Health workers on an outreach campaign before the launch
THE UNITED Nations Children’s Fund (UNICEF), World Health Organisation (WHO) and the International Labour Commission (ILO) have called for the ratification of the ILO Convention 183 that calls for a minimum of 14 to 17 weeks of maternity leave and breastfeeding arrangement for working mothers.
The group also entreated the government to implement the Maternity Protection (MP) Convention 103 which spells out detailed guidance on national policy on maternity protection.
Ninety-nine percent of babies are breastfed in Ghana, however, only 52 are exclusively breastfed due to the entering of more women into the working force.
This has contributed to the reduction of exclusive breastfeeding rate from 63 percent in 2008 to 52 in 2014.
According to the group, if working mothers are given the enabling environment to breastfeed, it will not only prevent unequal treatment in employment due to women’s reproductive role but enable them to combine their reproductive and productive roles successfully.
The call for the push towards a more breastfeeding friendly environment for working mothers was made at the launch of the National Breastfeeding Week on the theme: ‘Breastfeeding And Work, Let’s Make It Work’.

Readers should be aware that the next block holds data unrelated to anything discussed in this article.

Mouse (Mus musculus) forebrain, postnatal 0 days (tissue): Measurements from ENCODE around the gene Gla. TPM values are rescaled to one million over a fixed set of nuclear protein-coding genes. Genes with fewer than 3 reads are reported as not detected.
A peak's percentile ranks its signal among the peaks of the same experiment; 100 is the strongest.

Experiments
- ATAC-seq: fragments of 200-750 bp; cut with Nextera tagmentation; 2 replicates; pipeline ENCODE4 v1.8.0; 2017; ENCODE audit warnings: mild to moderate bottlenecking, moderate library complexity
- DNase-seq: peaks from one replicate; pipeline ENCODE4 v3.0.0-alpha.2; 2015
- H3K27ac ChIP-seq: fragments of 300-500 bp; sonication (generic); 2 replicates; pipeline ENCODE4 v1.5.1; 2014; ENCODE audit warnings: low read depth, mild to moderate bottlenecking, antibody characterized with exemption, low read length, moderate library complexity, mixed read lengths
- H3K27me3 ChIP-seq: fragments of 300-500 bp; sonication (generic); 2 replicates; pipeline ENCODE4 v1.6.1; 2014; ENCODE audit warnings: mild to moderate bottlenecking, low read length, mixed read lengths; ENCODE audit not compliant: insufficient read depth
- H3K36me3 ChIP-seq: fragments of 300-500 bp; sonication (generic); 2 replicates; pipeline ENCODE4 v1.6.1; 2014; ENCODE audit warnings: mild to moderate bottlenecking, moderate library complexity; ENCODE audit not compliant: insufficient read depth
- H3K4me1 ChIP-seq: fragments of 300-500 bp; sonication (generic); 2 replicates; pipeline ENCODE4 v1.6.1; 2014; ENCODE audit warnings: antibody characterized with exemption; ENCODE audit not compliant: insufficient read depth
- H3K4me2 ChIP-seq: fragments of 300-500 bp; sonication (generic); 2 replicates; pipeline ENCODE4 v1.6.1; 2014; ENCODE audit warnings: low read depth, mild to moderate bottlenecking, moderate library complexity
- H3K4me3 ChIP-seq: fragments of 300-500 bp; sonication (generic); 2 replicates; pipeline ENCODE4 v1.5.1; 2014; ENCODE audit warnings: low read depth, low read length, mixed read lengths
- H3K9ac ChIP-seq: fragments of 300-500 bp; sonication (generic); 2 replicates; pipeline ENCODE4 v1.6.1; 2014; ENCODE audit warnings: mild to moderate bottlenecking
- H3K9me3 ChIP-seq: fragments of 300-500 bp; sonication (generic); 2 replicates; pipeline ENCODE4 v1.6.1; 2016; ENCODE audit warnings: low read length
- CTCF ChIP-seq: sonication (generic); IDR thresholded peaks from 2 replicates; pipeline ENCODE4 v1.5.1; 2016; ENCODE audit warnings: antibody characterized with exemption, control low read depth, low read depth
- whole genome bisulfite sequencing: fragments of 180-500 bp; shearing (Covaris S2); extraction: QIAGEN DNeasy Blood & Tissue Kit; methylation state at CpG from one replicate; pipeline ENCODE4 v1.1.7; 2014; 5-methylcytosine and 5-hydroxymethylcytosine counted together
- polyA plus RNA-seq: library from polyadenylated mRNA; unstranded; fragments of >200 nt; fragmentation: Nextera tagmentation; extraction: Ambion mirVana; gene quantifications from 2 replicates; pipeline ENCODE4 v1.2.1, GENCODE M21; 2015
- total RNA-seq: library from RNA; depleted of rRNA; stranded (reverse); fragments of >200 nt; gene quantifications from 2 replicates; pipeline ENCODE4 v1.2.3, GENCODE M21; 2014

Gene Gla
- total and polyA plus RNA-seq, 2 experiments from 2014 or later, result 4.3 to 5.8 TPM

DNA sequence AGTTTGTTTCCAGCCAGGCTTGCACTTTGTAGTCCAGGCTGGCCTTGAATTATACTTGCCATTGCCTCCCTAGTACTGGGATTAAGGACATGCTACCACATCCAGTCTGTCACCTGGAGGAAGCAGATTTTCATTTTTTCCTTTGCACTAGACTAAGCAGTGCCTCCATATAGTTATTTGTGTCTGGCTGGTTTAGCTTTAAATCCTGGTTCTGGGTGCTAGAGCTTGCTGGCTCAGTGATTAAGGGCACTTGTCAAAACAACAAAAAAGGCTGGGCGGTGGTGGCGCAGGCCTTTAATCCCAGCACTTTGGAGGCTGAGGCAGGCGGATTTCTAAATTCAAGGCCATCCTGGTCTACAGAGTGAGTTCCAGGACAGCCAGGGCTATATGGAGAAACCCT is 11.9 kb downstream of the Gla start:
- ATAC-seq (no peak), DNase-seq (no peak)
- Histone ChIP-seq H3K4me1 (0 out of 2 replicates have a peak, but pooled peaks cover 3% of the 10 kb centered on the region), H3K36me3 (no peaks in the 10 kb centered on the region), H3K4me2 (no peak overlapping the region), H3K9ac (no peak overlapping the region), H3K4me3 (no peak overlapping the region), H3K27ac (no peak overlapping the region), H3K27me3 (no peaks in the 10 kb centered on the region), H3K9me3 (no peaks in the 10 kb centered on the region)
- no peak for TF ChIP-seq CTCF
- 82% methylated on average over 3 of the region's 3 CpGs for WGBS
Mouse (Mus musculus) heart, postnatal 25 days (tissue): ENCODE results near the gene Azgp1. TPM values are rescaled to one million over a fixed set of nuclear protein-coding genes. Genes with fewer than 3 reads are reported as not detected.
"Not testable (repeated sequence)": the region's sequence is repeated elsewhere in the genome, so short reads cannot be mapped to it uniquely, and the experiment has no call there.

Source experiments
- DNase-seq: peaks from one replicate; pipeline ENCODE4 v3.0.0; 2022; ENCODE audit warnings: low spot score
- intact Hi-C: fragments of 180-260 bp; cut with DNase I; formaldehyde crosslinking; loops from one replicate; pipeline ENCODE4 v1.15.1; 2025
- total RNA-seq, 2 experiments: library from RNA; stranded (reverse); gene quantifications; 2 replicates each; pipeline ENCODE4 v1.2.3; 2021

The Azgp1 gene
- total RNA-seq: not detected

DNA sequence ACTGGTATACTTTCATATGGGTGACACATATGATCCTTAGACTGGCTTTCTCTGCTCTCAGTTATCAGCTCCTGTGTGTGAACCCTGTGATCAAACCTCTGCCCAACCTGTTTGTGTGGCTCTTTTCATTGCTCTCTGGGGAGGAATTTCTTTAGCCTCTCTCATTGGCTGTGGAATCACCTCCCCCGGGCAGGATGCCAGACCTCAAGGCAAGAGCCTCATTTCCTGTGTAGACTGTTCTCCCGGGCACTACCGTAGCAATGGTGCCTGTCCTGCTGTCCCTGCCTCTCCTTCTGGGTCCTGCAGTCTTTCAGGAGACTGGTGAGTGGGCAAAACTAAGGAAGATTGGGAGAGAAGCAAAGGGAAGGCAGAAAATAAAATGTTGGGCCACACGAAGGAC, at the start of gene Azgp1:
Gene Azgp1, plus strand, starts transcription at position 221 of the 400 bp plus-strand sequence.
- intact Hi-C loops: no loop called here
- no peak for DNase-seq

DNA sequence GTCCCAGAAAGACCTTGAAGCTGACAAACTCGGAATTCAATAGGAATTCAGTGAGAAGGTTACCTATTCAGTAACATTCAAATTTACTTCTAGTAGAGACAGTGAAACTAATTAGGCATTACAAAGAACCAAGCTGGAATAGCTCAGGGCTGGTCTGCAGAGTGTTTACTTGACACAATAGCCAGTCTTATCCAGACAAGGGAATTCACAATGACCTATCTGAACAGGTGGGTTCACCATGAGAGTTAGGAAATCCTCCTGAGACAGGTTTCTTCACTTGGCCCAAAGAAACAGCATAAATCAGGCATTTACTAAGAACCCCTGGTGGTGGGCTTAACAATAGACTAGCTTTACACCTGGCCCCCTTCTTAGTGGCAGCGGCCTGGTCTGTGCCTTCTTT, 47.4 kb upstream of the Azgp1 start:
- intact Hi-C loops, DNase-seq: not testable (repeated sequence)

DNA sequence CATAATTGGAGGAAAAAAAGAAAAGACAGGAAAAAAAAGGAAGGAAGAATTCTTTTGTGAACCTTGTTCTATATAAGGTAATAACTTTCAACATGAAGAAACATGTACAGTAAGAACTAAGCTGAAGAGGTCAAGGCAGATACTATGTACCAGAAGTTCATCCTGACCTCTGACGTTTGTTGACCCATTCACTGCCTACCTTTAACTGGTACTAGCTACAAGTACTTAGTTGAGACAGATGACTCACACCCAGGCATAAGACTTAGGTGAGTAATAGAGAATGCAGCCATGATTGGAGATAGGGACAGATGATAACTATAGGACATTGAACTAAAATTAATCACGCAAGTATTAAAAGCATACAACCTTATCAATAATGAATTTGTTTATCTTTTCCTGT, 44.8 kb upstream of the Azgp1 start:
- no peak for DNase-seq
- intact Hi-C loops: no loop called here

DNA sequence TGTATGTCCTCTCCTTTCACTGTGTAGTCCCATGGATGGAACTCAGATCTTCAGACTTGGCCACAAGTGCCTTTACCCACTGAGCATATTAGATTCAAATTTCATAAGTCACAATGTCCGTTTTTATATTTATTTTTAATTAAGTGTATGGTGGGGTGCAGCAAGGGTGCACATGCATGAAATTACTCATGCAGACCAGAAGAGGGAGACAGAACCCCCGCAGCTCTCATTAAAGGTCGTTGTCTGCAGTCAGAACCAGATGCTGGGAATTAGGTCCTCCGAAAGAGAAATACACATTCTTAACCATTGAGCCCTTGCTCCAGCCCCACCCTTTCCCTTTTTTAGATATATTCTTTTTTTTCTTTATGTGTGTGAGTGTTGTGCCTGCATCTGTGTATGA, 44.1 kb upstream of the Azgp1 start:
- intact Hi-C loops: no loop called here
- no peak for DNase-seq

Akua Ofori Asumado, technical advisor and maternal protection at ILO, speaking on behalf of the development partners, said, “Returning to work while still breastfeeding is even more of a challenge and it is one of the main reasons that women stop breastfeeding.” Ms Asumado pointed out that maternity protection is the sure way to ensure a healthy future as it has great benefits to both the mother and child.
Dr Gloria Quansah-Asare, Deputy Director of the Ghana Health Service, said breastfeeding has numerous benefits that can be achieved if mothers practise exclusive breastfeeding.
She said breastfeeding in the first two years of a child’s life can avert 12 percent of six million child deaths that are occurring each year.
She further observed that “not only does breastfeeding reduce risk of post-partum haemorrhage but decreases a woman’s risk of breast and ovarian cancer.”
Dr Quansah-Asare also said exclusive breastfeeding also increases a child’s intelligence, lifelong educational attainment and income.
Deputy Minister of Health, Dr Victor Bampoe, in his key note address said MP is fundamental human rights and that it is an essential component of gender equality.
He further said it helps to improve mother and child health and plays an important role in economic growth, poverty reduction and it is part and parcel of the decent work agenda.
He continued that MP contributes to the achievement of MDG1, MDG 3, MDG 4, MDG 5 and MDG 6 goals.
“I commend all who have started implementing some of the provisions of the ILO Convention 183, although it is yet to be ratified by government,” he emphasized.